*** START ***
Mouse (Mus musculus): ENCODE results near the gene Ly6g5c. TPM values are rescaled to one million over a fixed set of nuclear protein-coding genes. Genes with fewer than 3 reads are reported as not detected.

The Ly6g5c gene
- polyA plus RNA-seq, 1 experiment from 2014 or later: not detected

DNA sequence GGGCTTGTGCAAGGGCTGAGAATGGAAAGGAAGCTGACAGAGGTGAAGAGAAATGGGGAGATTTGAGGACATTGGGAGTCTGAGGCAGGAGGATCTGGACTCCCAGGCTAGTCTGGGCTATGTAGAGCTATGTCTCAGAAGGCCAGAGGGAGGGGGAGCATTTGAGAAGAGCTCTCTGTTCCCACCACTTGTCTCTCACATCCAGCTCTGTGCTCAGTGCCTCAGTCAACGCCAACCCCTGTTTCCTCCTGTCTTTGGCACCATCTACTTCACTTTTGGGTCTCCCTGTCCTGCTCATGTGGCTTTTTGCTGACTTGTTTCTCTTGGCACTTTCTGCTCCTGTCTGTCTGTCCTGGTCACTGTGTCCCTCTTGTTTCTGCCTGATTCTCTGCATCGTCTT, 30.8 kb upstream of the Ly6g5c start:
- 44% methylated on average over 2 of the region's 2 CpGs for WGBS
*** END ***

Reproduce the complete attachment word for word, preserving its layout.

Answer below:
Mouse (Mus musculus): ENCODE results near the gene Ly6g5c. TPM values are rescaled to one million over a fixed set of nuclear protein-coding genes. Genes with fewer than 3 reads are reported as not detected.

The Ly6g5c gene
- polyA plus RNA-seq, 1 experiment from 2014 or later: not detected

DNA sequence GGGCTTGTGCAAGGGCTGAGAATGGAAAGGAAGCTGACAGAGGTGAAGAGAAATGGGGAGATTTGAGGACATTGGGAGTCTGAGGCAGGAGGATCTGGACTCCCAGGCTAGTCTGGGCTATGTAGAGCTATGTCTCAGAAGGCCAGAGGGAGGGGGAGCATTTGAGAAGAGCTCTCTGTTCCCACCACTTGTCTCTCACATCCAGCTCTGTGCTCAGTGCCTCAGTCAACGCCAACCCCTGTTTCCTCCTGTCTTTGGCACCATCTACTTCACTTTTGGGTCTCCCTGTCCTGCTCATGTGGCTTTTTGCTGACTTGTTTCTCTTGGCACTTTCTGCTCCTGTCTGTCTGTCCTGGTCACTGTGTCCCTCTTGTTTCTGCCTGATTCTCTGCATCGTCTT, 30.8 kb upstream of the Ly6g5c start:
- 44% methylated on average over 2 of the region's 2 CpGs for WGBS